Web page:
So, "thinking I was insane", she began to examine the lives of her female friends and concluded that women were the ones who had difficulties adapting to coupledom. Until then, bad luck in love had been "pretty much our single topic of conversation"; she wondered if the bad luck had not been self- inflicted, and wrote a magazine article on the subject. "Then a bunch of publishers began calling." At one stage 12 companies were interested in the book - of course, all the editors involved were women. "Those who react to the book seem to do so in a heavily identifying way," she notes.
This comment, I realise to my shame, comes after we have spent at least 15 minutes discussing my love life. Ms Gillooly likes it, she's interested, which is a good thing seeing as all the other journalists interviewing her in London have done the same. They, too, were all women - though on the PR circuit in the US, half those sent to meet her were men.
With no surprise at all, I learnt that all but a handful of the male reporters approached Ms Gillooly hell-bent on confrontation, hard as it might seem to stir up a really good fight over a fluffy, amusing oeuvre of this sort.
"There were some who tried to be confrontational, making it an argument, which I didn't like, being a girl," she says with a giggle. "The men who were trying to make it a joke were pretty derisive. I don't think they were bored by the book, they preferred to think that women were after them.'' Another jolly laugh.
"One of the reasons I really like women is sometimes they have a little more perspective," she says. I mention Robert Bly, he of the sense-of- humour-failure school of personal growth for men. "I don't want to read Robert Bly," she agrees. "Hello? White male oppression?" She absolutely does not want any boyfriend to read him either, adding: "I have no patience for the men's movement", before concluding, a little guiltily, "perhaps I should have more".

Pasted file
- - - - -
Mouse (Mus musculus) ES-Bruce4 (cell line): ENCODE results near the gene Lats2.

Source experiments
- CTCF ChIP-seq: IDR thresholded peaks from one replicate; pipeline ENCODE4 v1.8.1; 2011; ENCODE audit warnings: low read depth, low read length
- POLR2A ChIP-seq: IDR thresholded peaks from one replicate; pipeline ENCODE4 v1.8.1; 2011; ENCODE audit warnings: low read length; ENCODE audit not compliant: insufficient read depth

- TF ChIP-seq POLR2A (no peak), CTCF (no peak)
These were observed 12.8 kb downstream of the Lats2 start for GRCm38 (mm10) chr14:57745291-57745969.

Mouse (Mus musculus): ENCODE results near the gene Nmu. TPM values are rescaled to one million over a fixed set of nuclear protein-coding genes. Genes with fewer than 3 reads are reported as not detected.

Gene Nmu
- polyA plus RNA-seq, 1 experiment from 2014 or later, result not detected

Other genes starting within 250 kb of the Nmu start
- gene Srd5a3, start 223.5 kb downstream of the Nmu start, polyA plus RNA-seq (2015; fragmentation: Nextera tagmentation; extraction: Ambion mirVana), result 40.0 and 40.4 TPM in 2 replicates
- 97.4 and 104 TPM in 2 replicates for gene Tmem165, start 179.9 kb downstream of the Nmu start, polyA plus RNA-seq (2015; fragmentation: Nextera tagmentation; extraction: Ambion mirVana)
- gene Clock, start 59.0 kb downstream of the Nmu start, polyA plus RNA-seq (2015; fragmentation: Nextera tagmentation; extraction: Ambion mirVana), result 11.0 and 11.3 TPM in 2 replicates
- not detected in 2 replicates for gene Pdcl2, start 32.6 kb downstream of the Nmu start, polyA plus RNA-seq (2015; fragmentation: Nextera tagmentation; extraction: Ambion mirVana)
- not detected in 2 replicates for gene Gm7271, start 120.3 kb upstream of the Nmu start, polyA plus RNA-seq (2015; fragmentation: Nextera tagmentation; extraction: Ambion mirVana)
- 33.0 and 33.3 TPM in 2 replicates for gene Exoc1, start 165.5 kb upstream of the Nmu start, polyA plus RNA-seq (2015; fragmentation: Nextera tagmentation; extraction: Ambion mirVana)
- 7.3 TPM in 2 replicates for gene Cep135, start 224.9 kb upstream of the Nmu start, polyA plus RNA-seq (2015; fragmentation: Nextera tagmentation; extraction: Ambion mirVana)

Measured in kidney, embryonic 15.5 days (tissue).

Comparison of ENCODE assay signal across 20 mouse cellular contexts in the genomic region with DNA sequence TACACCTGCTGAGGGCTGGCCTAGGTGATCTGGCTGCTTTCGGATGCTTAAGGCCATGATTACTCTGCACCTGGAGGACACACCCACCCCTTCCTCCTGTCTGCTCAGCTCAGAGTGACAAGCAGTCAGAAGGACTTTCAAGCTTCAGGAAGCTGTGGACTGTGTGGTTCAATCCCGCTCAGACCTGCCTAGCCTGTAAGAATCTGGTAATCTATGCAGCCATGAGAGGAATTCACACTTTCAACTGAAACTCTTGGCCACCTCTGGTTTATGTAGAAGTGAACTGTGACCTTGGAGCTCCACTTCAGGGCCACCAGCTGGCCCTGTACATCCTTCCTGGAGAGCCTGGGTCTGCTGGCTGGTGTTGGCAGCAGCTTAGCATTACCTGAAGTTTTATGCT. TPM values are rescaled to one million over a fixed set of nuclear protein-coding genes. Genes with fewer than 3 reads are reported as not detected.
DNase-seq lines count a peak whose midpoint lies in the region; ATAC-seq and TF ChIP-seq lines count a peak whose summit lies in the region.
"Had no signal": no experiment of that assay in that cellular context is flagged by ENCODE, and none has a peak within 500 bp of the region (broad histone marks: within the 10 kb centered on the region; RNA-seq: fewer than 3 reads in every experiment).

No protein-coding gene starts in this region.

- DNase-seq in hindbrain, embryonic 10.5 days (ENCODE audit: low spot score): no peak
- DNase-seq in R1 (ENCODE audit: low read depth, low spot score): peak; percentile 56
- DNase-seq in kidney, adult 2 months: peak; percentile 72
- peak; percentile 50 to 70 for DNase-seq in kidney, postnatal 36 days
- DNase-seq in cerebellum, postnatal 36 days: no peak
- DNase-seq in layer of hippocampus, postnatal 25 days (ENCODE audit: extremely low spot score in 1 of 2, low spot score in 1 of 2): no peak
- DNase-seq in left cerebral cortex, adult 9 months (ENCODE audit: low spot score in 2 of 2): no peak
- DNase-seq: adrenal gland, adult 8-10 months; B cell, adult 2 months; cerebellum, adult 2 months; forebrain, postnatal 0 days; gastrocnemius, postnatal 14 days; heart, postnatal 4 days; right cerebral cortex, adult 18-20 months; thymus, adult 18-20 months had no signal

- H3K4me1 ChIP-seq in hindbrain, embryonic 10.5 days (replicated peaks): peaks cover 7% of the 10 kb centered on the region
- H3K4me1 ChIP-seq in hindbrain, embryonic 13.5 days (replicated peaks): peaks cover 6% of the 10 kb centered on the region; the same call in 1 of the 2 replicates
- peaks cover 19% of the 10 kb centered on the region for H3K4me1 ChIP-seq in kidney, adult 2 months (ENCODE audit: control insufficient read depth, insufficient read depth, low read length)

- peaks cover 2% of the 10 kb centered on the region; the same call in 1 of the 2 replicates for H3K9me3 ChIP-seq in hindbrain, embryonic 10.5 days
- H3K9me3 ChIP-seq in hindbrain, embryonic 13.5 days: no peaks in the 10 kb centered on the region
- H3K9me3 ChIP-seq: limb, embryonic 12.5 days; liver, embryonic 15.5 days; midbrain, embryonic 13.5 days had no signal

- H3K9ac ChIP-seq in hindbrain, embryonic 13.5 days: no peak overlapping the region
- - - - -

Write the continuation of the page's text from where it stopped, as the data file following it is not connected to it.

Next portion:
But she is extremely decent to her ex-boyfriend in discussing the sad ending to her last love story - after seven years she and her beau split up, a fact not unrelated, she feels, to the success of her book in the US and to her confidence now as a writer.
"It ended ... very bitterly,'' she says, laughing. "No, don't write that." She does not blame him for the break-up - or, rather, she refuses to vilify him for going off with a younger actress. "It was such a cliche, but there you go." And she seems to have survived, seems happy and confident, and has just finished her first novel, a coming-of- age story that of course includes relationships - but also the Nuremberg trials.
"I immediately reverted to my old self - Must Find Boyfriend Now. It was incredible, but it only lasted for about a month. I was shell-shocked and that was my instinct," she says. "Now, in a weird way - this sounds like a cheesy romance novel - I do actually feel for the first time perfectly OK being single."
Not that this is how she plans to end up. "I don't suggest that I or the women I profile don't want relationships, just that we have conflicting feelings about having them or staying in them," she says. Her parents stayed married, and all but one of her siblings is, she says, "very happily married". So, although life-long monogamy is not easy, "I don't think it's impossible."
For the moment, though, she is keen to get home to the partner she is most committed to: her dog
`Venus in Spurs' by Sheila Gillooly is published by Hodder & Stoughton, price pounds 9.99.